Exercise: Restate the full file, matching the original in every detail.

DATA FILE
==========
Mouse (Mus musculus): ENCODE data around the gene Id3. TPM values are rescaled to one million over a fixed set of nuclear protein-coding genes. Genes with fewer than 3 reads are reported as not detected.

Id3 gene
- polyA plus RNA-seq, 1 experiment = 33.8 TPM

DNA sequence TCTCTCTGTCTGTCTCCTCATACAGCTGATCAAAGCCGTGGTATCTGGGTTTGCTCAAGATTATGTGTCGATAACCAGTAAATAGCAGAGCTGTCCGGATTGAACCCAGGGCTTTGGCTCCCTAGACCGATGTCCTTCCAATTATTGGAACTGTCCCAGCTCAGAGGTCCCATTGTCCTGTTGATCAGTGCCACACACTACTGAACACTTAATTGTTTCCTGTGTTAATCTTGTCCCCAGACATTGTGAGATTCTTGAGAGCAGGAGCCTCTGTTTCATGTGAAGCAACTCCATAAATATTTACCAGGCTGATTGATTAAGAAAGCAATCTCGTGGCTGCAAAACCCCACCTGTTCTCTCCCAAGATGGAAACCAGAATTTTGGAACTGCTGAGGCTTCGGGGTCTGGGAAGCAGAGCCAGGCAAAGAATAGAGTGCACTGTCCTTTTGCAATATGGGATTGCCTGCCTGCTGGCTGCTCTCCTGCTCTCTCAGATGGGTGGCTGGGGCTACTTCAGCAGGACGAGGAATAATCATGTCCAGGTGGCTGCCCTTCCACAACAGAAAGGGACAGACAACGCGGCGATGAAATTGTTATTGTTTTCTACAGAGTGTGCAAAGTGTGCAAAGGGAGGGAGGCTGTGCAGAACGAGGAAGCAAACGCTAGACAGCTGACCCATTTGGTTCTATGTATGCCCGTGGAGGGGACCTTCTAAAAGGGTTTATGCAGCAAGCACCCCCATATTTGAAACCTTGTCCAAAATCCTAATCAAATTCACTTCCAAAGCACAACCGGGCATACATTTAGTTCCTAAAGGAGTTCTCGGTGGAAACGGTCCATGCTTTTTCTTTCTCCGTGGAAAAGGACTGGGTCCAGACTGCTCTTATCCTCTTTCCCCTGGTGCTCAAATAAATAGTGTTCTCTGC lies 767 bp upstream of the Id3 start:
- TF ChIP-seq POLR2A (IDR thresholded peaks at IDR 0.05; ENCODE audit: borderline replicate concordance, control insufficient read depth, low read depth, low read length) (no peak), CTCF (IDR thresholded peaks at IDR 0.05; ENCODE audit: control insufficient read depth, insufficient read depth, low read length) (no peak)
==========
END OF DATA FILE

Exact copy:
Mouse (Mus musculus): ENCODE data around the gene Id3. TPM values are rescaled to one million over a fixed set of nuclear protein-coding genes. Genes with fewer than 3 reads are reported as not detected.

Id3 gene
- polyA plus RNA-seq, 1 experiment = 33.8 TPM

DNA sequence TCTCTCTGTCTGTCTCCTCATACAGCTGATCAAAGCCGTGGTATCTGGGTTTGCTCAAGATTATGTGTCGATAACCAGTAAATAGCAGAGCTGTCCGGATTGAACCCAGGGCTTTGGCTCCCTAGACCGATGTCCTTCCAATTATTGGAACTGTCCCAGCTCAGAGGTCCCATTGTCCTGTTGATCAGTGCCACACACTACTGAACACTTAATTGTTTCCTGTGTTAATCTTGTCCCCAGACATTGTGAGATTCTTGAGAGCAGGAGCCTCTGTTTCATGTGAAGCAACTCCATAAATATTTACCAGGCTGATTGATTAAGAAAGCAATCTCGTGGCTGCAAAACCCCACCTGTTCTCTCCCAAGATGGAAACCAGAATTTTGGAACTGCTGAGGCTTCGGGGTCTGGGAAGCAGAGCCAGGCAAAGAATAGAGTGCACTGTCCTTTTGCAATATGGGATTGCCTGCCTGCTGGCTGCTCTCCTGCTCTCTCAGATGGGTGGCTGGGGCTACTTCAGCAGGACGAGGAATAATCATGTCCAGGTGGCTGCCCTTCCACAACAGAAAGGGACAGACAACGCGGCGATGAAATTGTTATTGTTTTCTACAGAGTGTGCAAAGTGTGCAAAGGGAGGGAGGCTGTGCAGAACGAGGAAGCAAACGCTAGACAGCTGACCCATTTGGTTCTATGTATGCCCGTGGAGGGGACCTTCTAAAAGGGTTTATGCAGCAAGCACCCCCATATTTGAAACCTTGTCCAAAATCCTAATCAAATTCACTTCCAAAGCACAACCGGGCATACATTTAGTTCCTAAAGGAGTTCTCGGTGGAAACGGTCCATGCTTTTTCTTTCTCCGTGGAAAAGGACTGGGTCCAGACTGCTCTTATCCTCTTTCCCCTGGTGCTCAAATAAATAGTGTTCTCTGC lies 767 bp upstream of the Id3 start:
- TF ChIP-seq POLR2A (IDR thresholded peaks at IDR 0.05; ENCODE audit: borderline replicate concordance, control insufficient read depth, low read depth, low read length) (no peak), CTCF (IDR thresholded peaks at IDR 0.05; ENCODE audit: control insufficient read depth, insufficient read depth, low read length) (no peak)